8. mbjannusch


    Apr 1, 2010
    Ok, thats great info, but how does that answer the finish question?
  9. mbjannusch


    Apr 1, 2010
    I'm guessing that the process in which Buck finishes (sands/buffs/polishes) their Avid scales is different than you finished your's in your garage/shop, thus getting a better result.
  10. 300Bucks

    300Bucks Moderator Moderator

    Apr 19, 2005
    This does not directy answer the scratch question. But, Dymondwood info can be readily found on the net. Info on its maker, how its made, colors, glue to use to attach it to something, etc,. Heres a start......300

  11. DeSotoSky

    DeSotoSky Gold Member Gold Member

    Mar 21, 2011
    I guess the answer is going to be that it's polished. Taken from the Rutland website...

    The smooth, high-gloss finish that is characteristic of DymondWood® finished products is achieved by the following
    1) using a #120 grit or finer sandpaper, remove any cutter marks. Sand all surfaces, working with the grain(A
    belt sander does a fine job). Remember, the higher the grit, the greater the luster.
    2) using a cloth buffing wheel, apply the rough buff compound and buff to a matte finish(TRIPOLI #1010). If a
    gloss is desired, apply the finer textured finishing compound(MOCO#1918).
  12. tiguy7

    tiguy7 Gold Member Gold Member

    Jun 25, 2008
    There doesn't need to be a finish on Dymondwood. That would be like putting a clear lacquer on Gold. I have made some wood micarta turnings, and they polish up very nicely with progressively finer grits of sandpaper. The stuff can also be buffed on a cloth wheel using a buffing compound formulated for plastic.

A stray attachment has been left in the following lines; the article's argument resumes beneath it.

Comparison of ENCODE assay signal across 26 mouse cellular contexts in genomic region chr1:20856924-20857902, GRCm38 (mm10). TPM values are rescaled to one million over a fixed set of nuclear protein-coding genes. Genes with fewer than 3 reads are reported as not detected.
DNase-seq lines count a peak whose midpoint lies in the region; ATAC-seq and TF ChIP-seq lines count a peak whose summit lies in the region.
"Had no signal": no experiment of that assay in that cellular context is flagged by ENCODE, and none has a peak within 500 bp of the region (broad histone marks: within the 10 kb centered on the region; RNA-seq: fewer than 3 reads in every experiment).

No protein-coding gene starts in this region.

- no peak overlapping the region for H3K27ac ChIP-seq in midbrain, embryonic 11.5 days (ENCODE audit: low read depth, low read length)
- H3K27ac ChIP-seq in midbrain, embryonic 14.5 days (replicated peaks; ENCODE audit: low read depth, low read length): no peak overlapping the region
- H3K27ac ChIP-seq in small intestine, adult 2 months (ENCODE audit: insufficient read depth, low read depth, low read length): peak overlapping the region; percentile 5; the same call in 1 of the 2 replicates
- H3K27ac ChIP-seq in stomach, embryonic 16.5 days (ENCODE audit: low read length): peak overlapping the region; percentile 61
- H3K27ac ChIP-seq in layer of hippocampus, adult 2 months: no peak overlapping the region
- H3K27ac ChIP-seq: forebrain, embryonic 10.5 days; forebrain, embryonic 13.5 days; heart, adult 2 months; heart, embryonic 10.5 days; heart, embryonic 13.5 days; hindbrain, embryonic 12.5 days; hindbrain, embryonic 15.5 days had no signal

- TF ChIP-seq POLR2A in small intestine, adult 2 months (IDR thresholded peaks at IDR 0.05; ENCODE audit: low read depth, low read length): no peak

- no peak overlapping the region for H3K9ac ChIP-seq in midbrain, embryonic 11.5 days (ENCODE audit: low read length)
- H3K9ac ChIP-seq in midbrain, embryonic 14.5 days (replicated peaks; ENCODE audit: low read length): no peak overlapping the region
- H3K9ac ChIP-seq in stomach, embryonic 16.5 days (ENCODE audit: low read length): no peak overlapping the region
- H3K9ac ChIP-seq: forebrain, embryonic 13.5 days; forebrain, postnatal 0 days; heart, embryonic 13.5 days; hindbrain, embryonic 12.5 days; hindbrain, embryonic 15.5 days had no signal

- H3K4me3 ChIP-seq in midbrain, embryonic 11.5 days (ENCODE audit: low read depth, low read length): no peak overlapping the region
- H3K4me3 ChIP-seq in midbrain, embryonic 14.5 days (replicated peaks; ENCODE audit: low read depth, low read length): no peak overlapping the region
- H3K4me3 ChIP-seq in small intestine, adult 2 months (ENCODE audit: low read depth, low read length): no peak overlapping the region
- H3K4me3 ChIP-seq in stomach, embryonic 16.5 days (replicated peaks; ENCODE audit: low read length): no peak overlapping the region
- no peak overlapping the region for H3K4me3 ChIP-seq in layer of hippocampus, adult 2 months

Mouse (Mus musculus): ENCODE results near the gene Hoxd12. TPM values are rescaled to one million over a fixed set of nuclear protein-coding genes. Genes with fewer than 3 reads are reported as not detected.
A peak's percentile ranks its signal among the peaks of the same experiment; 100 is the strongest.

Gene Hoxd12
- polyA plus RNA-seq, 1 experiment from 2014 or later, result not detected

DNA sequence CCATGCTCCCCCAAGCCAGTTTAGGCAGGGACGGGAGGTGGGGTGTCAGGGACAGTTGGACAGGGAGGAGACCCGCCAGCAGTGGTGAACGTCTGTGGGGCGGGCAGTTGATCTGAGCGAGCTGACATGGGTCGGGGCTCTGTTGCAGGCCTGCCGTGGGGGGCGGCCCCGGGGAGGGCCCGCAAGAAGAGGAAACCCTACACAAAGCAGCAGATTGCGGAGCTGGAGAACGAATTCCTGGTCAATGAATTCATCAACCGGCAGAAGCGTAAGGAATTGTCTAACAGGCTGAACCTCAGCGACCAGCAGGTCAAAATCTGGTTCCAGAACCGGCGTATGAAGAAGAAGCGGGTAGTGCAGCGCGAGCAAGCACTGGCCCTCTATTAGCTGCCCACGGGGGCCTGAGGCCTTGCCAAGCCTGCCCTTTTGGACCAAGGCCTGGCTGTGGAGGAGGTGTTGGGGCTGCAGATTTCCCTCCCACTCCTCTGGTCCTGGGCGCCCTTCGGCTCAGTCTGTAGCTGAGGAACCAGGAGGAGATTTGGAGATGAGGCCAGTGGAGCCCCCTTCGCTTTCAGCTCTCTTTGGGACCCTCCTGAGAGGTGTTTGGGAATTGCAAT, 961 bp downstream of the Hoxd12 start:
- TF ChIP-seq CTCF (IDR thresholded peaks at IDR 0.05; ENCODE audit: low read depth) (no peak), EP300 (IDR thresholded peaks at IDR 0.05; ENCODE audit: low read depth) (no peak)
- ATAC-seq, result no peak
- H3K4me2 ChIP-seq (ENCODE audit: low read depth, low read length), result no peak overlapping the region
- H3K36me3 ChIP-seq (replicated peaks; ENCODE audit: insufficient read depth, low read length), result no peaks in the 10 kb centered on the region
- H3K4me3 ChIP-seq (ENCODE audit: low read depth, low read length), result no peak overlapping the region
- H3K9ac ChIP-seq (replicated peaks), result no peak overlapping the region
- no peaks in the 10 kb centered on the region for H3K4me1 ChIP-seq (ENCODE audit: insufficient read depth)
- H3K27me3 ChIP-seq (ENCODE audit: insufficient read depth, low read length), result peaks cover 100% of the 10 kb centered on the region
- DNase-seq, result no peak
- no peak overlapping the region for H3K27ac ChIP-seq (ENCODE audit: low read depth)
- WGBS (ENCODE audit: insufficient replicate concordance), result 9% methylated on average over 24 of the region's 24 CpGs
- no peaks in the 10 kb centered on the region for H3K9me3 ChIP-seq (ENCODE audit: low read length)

13. GundaManiac

    GundaManiac Gold Member Gold Member

    Apr 18, 2011
    As I stated above, I don't know how Buck finishes their dymondwood on their other model lines, but the vantage avid line is definitely clearcoated. When sanding and polishing my vantage select dymondwood scales, the particulate coming off it was brown and wood colored. When I was restoring the scales on a beat up vantage avid I acquired, the particulate coming off the handle was white until I broke through the coat and hit the dymondwood itself, at which point the particulate was colored again. I haven't messed with my 110 or 112 so I don't know about them.

    Dymondwood doesn't necessarily need a coating, but that's not to say that a coating isn't or can't be used on dymondwood. After all, the original question that was asked was how Buck finishes their dymondwood, not whether dymondwood actually needs to be coated ;)

    Edit: I was refinishing the bolsters on my 112 and accidentally hit the dymondwood with the sandpaper. The residue is brown, so my 112 (and, I believe, the 110) is uncoated.
    Last edited: Sep 13, 2013
  14. Tin Sue

    Tin Sue Gold Member Gold Member

    Jun 26, 2007
    Following is a comment from Joe H on the subject in answer to a similar question that I had several years ago:

    The shop gets the shine on the handles by buffing them with a cotton wheel loaded with compound. The wood is resin impregnated and that helps. If it gets scratched, you would need to buff the scratches off.

    Joe Houser
    Director of Consumer relations Buck Knives Inc.
    Buck Collectors club Liaison, Member #123